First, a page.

10. Just curious, is there a reason why you heavily advise to say that you want to go into primary care/family med regardless of what you are interested in? I have read a few other topics on this thread that say to answer honestly not fake an answer, and physicians/PA's that I have spoken to have also said something along those lines, and to give a field of study rather saying "I don't know". Just curious on your opinion :)
  11. Finally have an interview!! So thankful at this point, any advice? I've been looking through the tips in the forum since I found out yesterday afternoon. I just don't want to sound like a robot!
  12. Hey! I figure I will put my 2 cents in here, since I'm kinda in the same boat. I have my B.S. in biology, I had a downward trend w/ GPA as I went through college (opposite of what they wanna see) and my overall and science GPA were both below 3.0 when I graduated. I applied a few cycles ago (to schools like you are saying, plus some) and got about 20 rejections, no wait for even an interview. My biggest advice - don't get discouraged, but be prepared for the rejections. Like you, my PCH are very high, it was over 10,000hrs when I applied the first time. Many schools, if your cumulative GPA isn't over a 3.0, your application will automatically get rejected. be prepared for this, there is a good chance they may not ever see your PCH, even if they are stellar. Since I was a bio major, I had already taken all of the pre-reqs, and passed them all with at least a C. CASPA just averages all the grades together, which I'm sure as you know when you accumulate a lot of courses, even straight a's moves your GPA very little. Personally, I decided to get my masters degree in a science based subject. I worked full time, also a mom to a special needs child (hes 6 now), completed my MS and since it was a science degree, almost all my classes were science classes. My cumulative science gpa moved up 0.6ish after completing my degree, and I graduated with a 3.9. My graduate science GPA is a 3.92, and even though my undergrad science hasn't really changed, it is all about the schools you apply to. In my opinion, I didn't want to just show schools that I could re-take an undergrad science class, get an A, and have it average out to a B, which in turn still wouldn't move my GPA much. After last round, I contacted all my schools asking what I could improve upon for the next round (all of them said gpa). I was on this forum, and honestly I don't remember who posted it, but they said that they also had a lower GPA, and when they were trying to raise it, each semester they would improve their application little by little. I took that to heart and applied it as much as possible, I've obviously improved my GPA, I've increased PCH hours, volunteer hours, etc. Every aspect of my application I've added more hours to, I re-did my PS, all of that. Put in the work, and it will show. Definitely contact schools if you get rejected and see what you can do to improve. I wouldn't send out the 40+ applications this round, save it for next round. But show them that you're interested, that you WANT to improve your application, and kick some ass in your classes (sorry for the language, but really, just want it with every ounce of your being).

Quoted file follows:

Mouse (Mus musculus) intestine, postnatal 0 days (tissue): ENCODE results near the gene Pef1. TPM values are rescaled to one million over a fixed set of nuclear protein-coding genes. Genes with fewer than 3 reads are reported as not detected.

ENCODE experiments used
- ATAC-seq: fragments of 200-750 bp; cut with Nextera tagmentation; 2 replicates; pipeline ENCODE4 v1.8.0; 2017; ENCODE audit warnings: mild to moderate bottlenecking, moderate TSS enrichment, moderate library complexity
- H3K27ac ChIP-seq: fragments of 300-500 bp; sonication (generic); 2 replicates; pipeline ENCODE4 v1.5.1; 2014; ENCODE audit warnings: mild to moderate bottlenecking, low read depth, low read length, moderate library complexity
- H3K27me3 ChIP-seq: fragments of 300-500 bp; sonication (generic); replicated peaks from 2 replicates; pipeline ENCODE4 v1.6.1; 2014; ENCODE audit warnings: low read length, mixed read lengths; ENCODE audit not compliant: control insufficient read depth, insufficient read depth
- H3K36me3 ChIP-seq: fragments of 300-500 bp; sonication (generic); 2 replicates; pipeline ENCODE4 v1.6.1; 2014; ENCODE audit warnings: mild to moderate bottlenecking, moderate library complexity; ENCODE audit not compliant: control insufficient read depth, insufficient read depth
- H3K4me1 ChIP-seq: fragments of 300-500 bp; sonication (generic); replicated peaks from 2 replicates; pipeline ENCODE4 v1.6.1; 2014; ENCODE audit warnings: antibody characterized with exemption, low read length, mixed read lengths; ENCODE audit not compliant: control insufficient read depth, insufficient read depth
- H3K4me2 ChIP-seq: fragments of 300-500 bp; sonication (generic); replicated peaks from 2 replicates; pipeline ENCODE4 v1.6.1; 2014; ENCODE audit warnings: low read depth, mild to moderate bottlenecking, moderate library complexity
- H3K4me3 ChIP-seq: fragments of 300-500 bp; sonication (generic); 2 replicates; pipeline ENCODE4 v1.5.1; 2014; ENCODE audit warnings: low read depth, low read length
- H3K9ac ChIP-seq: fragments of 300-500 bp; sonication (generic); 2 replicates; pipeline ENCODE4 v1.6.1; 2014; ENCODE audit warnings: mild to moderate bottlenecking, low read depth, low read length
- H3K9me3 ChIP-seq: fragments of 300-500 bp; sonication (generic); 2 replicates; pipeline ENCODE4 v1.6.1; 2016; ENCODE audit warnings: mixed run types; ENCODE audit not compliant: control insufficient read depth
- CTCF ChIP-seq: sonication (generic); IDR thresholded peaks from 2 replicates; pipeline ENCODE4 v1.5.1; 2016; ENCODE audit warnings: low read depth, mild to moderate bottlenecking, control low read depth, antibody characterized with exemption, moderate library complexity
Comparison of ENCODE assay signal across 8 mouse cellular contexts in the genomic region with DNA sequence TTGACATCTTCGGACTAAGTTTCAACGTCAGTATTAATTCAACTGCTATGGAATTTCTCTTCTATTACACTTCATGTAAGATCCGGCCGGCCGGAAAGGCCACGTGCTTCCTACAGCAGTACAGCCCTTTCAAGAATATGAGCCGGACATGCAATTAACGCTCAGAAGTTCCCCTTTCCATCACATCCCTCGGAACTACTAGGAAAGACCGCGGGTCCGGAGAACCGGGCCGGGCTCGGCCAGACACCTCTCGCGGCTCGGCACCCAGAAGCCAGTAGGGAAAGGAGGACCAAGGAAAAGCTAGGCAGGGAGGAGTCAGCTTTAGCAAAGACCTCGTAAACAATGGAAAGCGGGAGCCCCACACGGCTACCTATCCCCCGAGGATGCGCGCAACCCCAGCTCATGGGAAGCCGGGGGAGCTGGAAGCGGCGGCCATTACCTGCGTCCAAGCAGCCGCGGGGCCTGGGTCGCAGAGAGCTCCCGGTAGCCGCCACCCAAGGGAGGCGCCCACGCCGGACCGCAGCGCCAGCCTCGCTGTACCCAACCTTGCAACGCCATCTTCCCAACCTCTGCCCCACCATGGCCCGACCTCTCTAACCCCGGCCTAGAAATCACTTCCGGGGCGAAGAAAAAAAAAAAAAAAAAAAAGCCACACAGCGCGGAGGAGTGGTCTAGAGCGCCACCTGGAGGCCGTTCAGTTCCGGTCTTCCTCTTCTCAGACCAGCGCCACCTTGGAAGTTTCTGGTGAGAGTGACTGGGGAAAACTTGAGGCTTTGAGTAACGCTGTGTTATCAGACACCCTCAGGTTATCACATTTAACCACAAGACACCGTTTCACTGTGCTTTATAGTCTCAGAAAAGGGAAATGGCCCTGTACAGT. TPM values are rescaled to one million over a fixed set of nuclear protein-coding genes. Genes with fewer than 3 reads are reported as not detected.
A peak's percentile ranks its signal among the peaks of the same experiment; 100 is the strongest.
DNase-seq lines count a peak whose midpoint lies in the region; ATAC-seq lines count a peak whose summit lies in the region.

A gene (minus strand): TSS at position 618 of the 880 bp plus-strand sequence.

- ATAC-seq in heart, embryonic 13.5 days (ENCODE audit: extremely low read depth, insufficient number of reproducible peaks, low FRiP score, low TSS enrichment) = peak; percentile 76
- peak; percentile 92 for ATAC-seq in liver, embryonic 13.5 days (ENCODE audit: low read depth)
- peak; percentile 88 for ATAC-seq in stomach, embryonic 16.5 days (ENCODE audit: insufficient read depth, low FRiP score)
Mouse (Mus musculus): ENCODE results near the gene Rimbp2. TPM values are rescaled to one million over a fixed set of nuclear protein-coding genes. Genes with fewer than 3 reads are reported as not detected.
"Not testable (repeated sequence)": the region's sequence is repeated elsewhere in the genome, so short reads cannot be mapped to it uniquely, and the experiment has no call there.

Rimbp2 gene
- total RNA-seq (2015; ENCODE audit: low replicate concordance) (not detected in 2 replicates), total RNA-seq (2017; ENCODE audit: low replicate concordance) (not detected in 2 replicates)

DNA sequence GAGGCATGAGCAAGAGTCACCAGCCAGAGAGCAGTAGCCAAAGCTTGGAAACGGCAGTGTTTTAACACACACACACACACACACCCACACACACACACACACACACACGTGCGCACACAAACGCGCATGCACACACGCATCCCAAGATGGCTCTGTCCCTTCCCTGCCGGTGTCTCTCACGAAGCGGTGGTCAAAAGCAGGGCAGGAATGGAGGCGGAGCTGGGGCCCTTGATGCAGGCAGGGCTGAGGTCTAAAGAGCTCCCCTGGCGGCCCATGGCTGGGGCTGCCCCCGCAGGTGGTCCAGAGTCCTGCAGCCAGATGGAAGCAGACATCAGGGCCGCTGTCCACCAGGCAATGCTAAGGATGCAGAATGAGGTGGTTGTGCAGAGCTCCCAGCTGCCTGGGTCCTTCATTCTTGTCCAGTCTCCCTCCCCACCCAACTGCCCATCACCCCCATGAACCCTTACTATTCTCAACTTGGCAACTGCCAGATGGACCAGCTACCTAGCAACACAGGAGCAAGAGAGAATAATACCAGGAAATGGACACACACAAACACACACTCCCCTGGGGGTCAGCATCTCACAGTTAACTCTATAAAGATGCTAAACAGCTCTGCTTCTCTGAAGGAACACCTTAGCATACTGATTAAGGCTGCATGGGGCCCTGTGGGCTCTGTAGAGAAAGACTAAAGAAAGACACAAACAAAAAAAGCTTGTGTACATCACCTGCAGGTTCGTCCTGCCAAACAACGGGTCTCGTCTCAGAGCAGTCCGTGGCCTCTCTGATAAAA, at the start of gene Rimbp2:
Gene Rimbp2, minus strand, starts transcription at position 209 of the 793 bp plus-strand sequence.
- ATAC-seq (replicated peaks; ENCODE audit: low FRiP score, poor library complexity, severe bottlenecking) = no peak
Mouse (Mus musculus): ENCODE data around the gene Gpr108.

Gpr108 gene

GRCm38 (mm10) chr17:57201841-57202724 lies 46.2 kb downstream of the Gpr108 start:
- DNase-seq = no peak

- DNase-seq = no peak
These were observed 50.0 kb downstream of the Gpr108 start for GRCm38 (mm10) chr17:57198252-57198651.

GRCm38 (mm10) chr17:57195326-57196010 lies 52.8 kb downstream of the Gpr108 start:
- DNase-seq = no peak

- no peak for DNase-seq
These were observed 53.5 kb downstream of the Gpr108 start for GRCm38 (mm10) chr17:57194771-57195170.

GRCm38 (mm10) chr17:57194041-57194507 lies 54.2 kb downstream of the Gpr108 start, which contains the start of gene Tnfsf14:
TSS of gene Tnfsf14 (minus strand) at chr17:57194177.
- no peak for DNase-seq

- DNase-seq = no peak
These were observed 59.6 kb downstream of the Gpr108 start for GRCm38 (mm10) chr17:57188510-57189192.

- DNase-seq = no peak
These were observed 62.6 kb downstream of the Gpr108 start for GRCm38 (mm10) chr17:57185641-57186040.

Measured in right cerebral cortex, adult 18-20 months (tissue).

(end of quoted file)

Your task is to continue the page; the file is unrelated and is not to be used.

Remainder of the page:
13. Also something to consider - many PA applications (at least some of the ones that I have found) will ask if you have ever applied to PA or MD/DO programs at that school before, some ask you to list them. If this is the case, you really need a strong reasoning of why you were applying to medical schools for 2 rounds, and then started to apply to PA school. As others have stated, definitely more patient care hours. your volunteer hours are fine, for clinical/non-clinical setting. you will need the GRE, most schools do not take the MCAT as a replacement for that, otherwise look at schools that don't require the GRE. If you somehow get into medical school this year, will you go? If the answer is yes, why are you seriously considering applying to PA school? It just seems like you're young, straight out of college, and just want to get a degree and start working, without really caring if its PA or MD/DO.
  14. Verified and completely done within 3 business days!! The first time I applied was before CASPA changed everything around, and it was literally at least 15 business days (3-4 weeks) for the applications to get verified. I agree though - contact CASPA with any doubts. I emailed them last night just to double check something and had a reply by this morning at 9am. Much faster turn-around times and response times than the previous application cycle that I went through!